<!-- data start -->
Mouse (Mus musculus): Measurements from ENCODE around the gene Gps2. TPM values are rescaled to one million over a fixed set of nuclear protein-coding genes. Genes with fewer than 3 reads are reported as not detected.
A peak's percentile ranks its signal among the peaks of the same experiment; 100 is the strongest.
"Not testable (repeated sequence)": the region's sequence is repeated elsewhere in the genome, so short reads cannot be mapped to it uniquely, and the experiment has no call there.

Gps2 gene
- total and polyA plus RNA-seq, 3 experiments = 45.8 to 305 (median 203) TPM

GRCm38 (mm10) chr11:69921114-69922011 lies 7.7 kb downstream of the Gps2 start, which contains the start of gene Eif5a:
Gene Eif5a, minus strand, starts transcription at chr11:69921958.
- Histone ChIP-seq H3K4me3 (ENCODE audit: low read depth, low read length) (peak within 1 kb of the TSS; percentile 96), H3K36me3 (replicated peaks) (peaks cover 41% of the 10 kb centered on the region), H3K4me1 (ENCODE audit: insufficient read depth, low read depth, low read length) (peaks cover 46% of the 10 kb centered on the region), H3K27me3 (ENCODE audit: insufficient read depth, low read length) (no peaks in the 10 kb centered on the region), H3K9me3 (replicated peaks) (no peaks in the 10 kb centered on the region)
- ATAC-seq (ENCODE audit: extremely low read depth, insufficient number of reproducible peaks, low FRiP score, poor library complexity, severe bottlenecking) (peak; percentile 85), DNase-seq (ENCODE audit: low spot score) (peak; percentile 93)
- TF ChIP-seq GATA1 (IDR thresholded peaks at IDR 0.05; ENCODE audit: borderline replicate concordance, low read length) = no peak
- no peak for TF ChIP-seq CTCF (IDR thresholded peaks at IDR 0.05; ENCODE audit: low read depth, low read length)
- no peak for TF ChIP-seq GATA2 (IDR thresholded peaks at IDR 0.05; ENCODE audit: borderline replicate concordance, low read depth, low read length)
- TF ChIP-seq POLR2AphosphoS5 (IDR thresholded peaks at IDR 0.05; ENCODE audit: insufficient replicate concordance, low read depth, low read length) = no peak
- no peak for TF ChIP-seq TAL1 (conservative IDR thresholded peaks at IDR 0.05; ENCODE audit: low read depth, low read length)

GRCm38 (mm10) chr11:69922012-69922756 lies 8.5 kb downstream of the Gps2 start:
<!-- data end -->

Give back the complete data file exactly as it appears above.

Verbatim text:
Mouse (Mus musculus): Measurements from ENCODE around the gene Gps2. TPM values are rescaled to one million over a fixed set of nuclear protein-coding genes. Genes with fewer than 3 reads are reported as not detected.
A peak's percentile ranks its signal among the peaks of the same experiment; 100 is the strongest.
"Not testable (repeated sequence)": the region's sequence is repeated elsewhere in the genome, so short reads cannot be mapped to it uniquely, and the experiment has no call there.

Gps2 gene
- total and polyA plus RNA-seq, 3 experiments = 45.8 to 305 (median 203) TPM

GRCm38 (mm10) chr11:69921114-69922011 lies 7.7 kb downstream of the Gps2 start, which contains the start of gene Eif5a:
Gene Eif5a, minus strand, starts transcription at chr11:69921958.
- Histone ChIP-seq H3K4me3 (ENCODE audit: low read depth, low read length) (peak within 1 kb of the TSS; percentile 96), H3K36me3 (replicated peaks) (peaks cover 41% of the 10 kb centered on the region), H3K4me1 (ENCODE audit: insufficient read depth, low read depth, low read length) (peaks cover 46% of the 10 kb centered on the region), H3K27me3 (ENCODE audit: insufficient read depth, low read length) (no peaks in the 10 kb centered on the region), H3K9me3 (replicated peaks) (no peaks in the 10 kb centered on the region)
- ATAC-seq (ENCODE audit: extremely low read depth, insufficient number of reproducible peaks, low FRiP score, poor library complexity, severe bottlenecking) (peak; percentile 85), DNase-seq (ENCODE audit: low spot score) (peak; percentile 93)
- TF ChIP-seq GATA1 (IDR thresholded peaks at IDR 0.05; ENCODE audit: borderline replicate concordance, low read length) = no peak
- no peak for TF ChIP-seq CTCF (IDR thresholded peaks at IDR 0.05; ENCODE audit: low read depth, low read length)
- no peak for TF ChIP-seq GATA2 (IDR thresholded peaks at IDR 0.05; ENCODE audit: borderline replicate concordance, low read depth, low read length)
- TF ChIP-seq POLR2AphosphoS5 (IDR thresholded peaks at IDR 0.05; ENCODE audit: insufficient replicate concordance, low read depth, low read length) = no peak
- no peak for TF ChIP-seq TAL1 (conservative IDR thresholded peaks at IDR 0.05; ENCODE audit: low read depth, low read length)

GRCm38 (mm10) chr11:69922012-69922756 lies 8.5 kb downstream of the Gps2 start: